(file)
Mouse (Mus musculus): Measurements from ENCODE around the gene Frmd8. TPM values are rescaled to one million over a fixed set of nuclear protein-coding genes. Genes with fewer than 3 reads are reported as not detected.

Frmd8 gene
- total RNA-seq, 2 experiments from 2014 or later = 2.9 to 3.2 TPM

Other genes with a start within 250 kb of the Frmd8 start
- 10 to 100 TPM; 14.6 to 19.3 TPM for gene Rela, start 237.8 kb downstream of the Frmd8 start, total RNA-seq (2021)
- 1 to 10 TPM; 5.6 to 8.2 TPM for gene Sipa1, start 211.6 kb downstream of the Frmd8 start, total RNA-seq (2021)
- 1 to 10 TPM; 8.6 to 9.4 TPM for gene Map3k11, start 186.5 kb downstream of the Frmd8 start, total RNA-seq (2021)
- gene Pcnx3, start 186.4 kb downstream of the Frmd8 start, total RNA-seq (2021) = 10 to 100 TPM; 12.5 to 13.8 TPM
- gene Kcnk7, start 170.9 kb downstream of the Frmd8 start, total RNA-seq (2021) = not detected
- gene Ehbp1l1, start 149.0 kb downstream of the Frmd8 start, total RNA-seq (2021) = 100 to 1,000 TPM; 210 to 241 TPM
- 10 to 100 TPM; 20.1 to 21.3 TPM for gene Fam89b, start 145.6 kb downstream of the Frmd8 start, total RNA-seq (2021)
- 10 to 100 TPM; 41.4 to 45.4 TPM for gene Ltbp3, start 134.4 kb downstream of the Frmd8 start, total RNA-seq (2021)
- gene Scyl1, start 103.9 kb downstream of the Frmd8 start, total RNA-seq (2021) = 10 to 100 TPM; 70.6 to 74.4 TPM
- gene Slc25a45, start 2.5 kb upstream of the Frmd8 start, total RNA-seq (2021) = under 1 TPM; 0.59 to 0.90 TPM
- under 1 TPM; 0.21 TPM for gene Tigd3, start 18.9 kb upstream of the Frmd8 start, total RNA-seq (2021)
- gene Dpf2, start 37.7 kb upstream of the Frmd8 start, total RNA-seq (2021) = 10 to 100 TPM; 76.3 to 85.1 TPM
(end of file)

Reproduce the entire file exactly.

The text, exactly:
Mouse (Mus musculus): Measurements from ENCODE around the gene Frmd8. TPM values are rescaled to one million over a fixed set of nuclear protein-coding genes. Genes with fewer than 3 reads are reported as not detected.

Frmd8 gene
- total RNA-seq, 2 experiments from 2014 or later = 2.9 to 3.2 TPM

Other genes with a start within 250 kb of the Frmd8 start
- 10 to 100 TPM; 14.6 to 19.3 TPM for gene Rela, start 237.8 kb downstream of the Frmd8 start, total RNA-seq (2021)
- 1 to 10 TPM; 5.6 to 8.2 TPM for gene Sipa1, start 211.6 kb downstream of the Frmd8 start, total RNA-seq (2021)
- 1 to 10 TPM; 8.6 to 9.4 TPM for gene Map3k11, start 186.5 kb downstream of the Frmd8 start, total RNA-seq (2021)
- gene Pcnx3, start 186.4 kb downstream of the Frmd8 start, total RNA-seq (2021) = 10 to 100 TPM; 12.5 to 13.8 TPM
- gene Kcnk7, start 170.9 kb downstream of the Frmd8 start, total RNA-seq (2021) = not detected
- gene Ehbp1l1, start 149.0 kb downstream of the Frmd8 start, total RNA-seq (2021) = 100 to 1,000 TPM; 210 to 241 TPM
- 10 to 100 TPM; 20.1 to 21.3 TPM for gene Fam89b, start 145.6 kb downstream of the Frmd8 start, total RNA-seq (2021)
- 10 to 100 TPM; 41.4 to 45.4 TPM for gene Ltbp3, start 134.4 kb downstream of the Frmd8 start, total RNA-seq (2021)
- gene Scyl1, start 103.9 kb downstream of the Frmd8 start, total RNA-seq (2021) = 10 to 100 TPM; 70.6 to 74.4 TPM
- gene Slc25a45, start 2.5 kb upstream of the Frmd8 start, total RNA-seq (2021) = under 1 TPM; 0.59 to 0.90 TPM
- under 1 TPM; 0.21 TPM for gene Tigd3, start 18.9 kb upstream of the Frmd8 start, total RNA-seq (2021)
- gene Dpf2, start 37.7 kb upstream of the Frmd8 start, total RNA-seq (2021) = 10 to 100 TPM; 76.3 to 85.1 TPM